Business Law: James Skellorn on how the reform of Stamp Duty Land Tax will affect farmers
- Credit: Archant
The major reform of Stamp Duty Land Tax (SDLT) may help to revive a flagging housing market just in time for the election, but a key point for farmers is that new high rates of Stamp Duty (10% on value between £925,001.00 and £1.5m and value in excess of £1.5m taxed at 12%) apply only to residential properties.
Farms qualify as “mixed residential and commercial”. A substantial farmhouse, which, if bought for £2m on its own, would prompt SDLT at 12% on the top slice of value, suffers SDLT at only 4% if purchased as part of a farm.
By contrast, a farm worker’s cottage, which if purchased separately for £200,000, would attract SDLT of £1,500, if purchased as part of a substantial farm (costing, say £1m) will suffer SDLT of £8000. Swings and roundabouts...
Whether this will create a market for farmhouses with 20 or 30 acres of land, which are sold as farms, and attract the lower rate of SDLT, remains to be seen.
The next point of interest to anyone with some savings, is a change to the rules for ISAs. Previously, if one of a married couple died, his or her ISAs lost their ISA status when they passed to the surviving spouse.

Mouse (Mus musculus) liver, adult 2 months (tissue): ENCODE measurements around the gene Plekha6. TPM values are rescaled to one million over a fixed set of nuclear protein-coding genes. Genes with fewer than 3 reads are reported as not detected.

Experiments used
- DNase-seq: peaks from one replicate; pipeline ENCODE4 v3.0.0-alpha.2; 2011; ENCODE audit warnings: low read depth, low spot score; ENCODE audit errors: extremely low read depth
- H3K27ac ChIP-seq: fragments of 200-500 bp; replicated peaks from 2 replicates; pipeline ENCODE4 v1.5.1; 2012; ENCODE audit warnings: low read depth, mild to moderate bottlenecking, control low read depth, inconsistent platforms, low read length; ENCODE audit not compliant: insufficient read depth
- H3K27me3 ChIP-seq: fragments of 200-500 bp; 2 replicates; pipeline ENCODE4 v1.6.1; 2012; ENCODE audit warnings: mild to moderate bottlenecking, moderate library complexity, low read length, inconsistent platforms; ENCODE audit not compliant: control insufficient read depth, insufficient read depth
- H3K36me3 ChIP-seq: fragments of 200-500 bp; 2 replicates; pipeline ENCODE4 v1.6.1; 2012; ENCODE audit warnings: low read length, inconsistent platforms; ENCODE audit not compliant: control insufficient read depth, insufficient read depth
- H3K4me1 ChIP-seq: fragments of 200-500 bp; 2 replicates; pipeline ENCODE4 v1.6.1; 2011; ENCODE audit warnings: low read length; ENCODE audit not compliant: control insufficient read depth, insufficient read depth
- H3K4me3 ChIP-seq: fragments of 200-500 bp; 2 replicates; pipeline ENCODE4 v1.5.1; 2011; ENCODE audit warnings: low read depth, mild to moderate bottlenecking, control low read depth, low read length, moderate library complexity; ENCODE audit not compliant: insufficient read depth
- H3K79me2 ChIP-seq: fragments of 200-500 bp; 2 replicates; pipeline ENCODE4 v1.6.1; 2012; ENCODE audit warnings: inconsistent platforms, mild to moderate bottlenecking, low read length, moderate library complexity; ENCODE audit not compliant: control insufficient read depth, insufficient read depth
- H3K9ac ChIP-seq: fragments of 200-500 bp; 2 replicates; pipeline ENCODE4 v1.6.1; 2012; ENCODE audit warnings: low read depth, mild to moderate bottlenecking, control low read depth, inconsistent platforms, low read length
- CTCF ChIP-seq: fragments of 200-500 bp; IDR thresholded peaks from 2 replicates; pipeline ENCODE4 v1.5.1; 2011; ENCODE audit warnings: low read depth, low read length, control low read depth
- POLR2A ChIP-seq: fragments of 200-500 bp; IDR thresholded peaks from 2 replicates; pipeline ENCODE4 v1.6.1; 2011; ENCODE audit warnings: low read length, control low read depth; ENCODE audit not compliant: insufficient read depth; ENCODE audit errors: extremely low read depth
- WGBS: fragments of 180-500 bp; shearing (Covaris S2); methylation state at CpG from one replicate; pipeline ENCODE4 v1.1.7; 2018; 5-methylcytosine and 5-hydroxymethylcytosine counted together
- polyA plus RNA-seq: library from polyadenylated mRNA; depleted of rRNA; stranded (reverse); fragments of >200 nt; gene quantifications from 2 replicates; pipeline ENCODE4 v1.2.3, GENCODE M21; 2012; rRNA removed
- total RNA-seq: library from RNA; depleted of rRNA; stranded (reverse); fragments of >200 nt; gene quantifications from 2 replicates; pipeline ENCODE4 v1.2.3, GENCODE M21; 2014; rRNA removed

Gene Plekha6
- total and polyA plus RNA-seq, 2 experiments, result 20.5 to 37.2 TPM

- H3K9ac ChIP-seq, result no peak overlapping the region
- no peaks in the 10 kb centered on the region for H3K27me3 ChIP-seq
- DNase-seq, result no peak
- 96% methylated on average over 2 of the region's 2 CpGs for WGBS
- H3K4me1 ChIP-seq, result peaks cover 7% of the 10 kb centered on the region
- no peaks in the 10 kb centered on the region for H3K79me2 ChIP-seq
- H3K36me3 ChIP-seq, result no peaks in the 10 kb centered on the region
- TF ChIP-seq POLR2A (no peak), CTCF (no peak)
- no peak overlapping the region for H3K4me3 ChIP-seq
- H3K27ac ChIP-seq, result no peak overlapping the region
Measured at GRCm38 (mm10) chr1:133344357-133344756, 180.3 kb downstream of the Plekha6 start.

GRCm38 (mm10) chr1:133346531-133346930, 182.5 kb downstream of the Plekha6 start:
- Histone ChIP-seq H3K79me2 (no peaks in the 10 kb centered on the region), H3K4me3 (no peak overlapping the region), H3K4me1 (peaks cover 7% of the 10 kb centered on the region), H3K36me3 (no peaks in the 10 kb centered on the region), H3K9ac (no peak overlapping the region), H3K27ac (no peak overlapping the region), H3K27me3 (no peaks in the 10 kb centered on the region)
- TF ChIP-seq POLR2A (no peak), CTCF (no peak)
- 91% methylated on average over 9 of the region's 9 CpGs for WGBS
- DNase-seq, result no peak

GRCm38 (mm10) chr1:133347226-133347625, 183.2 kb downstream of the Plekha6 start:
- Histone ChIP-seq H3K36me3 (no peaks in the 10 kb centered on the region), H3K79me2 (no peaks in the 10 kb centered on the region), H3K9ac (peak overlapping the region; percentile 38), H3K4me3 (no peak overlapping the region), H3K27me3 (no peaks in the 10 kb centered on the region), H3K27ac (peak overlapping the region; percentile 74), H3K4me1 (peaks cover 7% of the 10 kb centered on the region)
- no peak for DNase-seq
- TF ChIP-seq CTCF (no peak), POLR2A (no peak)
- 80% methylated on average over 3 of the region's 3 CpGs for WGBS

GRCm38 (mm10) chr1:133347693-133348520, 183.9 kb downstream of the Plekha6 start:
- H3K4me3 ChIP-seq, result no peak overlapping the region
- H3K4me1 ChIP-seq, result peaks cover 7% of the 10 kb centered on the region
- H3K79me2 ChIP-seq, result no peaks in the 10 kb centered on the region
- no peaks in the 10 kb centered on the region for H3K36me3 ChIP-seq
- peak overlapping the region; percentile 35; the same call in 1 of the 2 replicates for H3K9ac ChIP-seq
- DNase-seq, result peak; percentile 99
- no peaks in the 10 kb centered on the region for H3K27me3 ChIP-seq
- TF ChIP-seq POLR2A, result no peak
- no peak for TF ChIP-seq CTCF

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Now if one spouse dies, the surviving spouse benefits from an increase in his or her ISA allowance equal in value to the value of the ISAs of the late spouse.
The surviving spouse can have the ISAs transferred over and preserve their tax free status. Note that ISAs always have been able to pass free of inheritance tax to a surviving spouse as they are covered by spouse exemption (like all other property passing between spouses).
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A final point is a new tax relief for businesses which contribute to a partnership funding flood defence scheme. The increased risk of flooding for farmers along the coast of Suffolk has led to a lot of effort to come up with new ways to fund the cost of flood defences.
One method is a partnership funding scheme, which is a vehicle for flood defences to be funded by a combination of donations from businesses and grant funding. This tax break makes it clear that any donations by a private business will receive income tax or corporation tax relief.
: : James Skellorn is senior partner at Barker Gotelee Solicitors.